FBI paid professional hackers one-time fee to crack San Bernardino iPhone

“The FBI cracked a San Bernardino terrorist’s phone with the help of professional hackers who discovered and brought to the bureau at least one previously unknown software flaw, according to people familiar with the matter,” Ellen Nakashima reports for The Washington Post. “The new information was then used to create a piece of hardware that helped the FBI to crack the iPhone’s four-digit personal identification number without triggering a security feature that would have erased all the data, the individuals said.”

“The researchers, who typically keep a low profile, specialize in hunting for vulnerabilities in software and then in some cases selling them to the U.S. government. They were paid a one-time flat fee for the solution,” Nakashima reports. “The bureau in this case did not need the services of the Israeli firm Cellebrite, as some earlier reports had suggested, people familiar with the matter said.”

“The people who helped the U.S. government come from the sometimes shadowy world of hackers and security researchers who profit from finding flaws in companies’ software or systems,” Nakashima reports. “Some hackers, known as ‘white hats,’ disclose the vulnerabilities to the firms responsible for the software or to the public so they can be fixed and are generally regarded as ethical. Others, called ‘black hats,’ use the information to hack networks and steal people’s personal information. At least one of the people who helped the FBI in the San Bernardino case falls into a third category [‘gray hats’], often considered ethically murky: researchers who sell flaws — for instance, to governments or to companies that make surveillance tools.”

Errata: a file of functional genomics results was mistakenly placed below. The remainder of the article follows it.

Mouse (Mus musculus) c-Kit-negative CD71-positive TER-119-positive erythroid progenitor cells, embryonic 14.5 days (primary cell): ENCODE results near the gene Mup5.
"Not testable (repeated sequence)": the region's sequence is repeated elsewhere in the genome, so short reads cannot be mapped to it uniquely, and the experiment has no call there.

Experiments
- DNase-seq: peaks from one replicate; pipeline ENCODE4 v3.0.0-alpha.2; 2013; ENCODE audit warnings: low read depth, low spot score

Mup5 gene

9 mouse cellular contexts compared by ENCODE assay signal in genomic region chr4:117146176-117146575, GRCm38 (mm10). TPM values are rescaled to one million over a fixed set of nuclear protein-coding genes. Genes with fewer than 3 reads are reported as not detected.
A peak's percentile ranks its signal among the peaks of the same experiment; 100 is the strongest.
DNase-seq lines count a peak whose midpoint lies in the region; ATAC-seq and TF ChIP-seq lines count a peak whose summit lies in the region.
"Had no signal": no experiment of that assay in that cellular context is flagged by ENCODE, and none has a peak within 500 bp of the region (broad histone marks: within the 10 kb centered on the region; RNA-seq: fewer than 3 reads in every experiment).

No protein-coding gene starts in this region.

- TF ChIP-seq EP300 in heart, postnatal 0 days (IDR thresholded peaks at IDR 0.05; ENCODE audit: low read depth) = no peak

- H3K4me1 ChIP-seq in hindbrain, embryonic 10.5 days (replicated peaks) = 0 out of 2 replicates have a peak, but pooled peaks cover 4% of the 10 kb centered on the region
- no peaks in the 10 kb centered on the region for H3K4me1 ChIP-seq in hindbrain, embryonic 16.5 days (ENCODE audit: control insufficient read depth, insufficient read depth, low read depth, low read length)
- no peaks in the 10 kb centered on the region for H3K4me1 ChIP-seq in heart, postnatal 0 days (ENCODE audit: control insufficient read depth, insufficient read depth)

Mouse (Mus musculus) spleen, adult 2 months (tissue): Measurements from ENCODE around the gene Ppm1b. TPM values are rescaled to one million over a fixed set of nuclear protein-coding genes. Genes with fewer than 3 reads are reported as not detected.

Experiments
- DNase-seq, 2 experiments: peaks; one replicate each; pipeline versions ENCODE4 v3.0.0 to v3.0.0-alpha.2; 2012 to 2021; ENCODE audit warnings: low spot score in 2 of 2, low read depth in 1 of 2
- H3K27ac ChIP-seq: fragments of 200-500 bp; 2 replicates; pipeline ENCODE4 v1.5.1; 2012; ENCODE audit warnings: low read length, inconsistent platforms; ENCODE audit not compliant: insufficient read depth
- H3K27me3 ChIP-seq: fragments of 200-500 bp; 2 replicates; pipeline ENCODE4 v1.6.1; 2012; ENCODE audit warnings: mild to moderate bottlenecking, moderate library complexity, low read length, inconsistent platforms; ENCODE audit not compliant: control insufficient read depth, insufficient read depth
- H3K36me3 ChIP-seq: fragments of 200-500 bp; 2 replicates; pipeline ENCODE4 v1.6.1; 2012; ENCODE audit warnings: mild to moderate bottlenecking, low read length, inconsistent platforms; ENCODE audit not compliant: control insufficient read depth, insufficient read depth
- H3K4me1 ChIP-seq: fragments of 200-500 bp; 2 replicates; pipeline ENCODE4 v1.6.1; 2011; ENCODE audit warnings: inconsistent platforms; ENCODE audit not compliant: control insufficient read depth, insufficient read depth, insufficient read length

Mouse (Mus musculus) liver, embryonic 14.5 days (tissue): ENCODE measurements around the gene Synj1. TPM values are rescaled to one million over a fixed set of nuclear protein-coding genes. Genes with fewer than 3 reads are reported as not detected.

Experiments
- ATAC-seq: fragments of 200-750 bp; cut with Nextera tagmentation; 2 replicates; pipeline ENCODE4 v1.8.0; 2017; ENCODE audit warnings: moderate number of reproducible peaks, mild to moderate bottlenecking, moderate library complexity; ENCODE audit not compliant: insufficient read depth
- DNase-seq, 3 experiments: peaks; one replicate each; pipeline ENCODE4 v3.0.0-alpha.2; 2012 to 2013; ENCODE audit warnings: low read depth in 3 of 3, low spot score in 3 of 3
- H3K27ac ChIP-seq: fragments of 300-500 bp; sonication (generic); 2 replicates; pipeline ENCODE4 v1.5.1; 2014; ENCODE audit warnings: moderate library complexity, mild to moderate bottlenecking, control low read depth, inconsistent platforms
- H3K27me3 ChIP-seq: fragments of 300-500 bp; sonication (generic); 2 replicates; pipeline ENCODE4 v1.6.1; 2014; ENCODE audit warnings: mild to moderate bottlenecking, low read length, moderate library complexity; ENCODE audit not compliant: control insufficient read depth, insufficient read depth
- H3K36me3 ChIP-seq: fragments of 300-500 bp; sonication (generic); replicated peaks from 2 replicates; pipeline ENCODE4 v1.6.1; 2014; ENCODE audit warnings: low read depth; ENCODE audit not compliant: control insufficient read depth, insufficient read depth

Read more in the full article here.

MacDailyNews Take: Even without utilizing Cellebrite, with the FBI director confirming that the hack only works on older iPhones, it’s quite obvious that Apple’s Secure Enclave is the difference maker.

Apple devices with the Secure Enclave include any device with the Apple A7 chip or later:

• iPhone 5S
• iPhone 6
• iPhone 6 Plus
• iPhone 6s
• iPhone 6s Plus
• iPhone SE

• iPod touch (6th generation)

• iPad Air
• iPad Air 2
• iPad mini 2
• iPad mini 3
• iPad mini 4
• 9.7-inch iPad Pro
• 12.9-inch iPad Pro


  1. I doubt the veracity of this story. The fib probably used Cellebrite but does t want to tell Apple. There is something inherently evil with a government law enforcement agency using hackers, who constantly break the law, to hack a American company’s hardware and software.

    1. I’m thinking more “incompetent” than “evil.”

      Does the FBI realize how dopey this whole sordid affair makes them look? They wasted all that time/money in court when a simple one-time-fee to a hacker would have sufficed. I mean, don’t they have ANYONE on staff with these kind of skills in 2016?

    2. How is using a Criminal Grey or Black hat cracker going to be useful? Any data extracted from that iPhone 5C that might result in an arrest and trial of a suspect will be hopelessly compromised by the source of the hack. The cracker is not a qualified forensic laboratory the prosecutor can bring into court to testify with any hope of surviving cross-examination.

      “Sir, what is your certification as a Forensic IT examiner?”

      “None. I’m a hacker.”

      “What evidence of expertise do you bring to this court to demonstrate your ability?”

      “Well, I found the vulnerability and developed the exploit that infected 100 million Android phones that allowed PirateJoe to steal $2 billion from their owners bank accounts last year! I’m pretty proud of that. He paid me $100,000 for that vuln! And just last month, I created a really cool hack into Windows 10 that bypasses their anti-virus and looks for credit card and ID info on users, then connects to a remote server. That one I sold to a guy in Siberia. It should be good for a couple of weeks before the AV people detect it when it gets put on line and Microsoft patches it. That one I got $50K for.”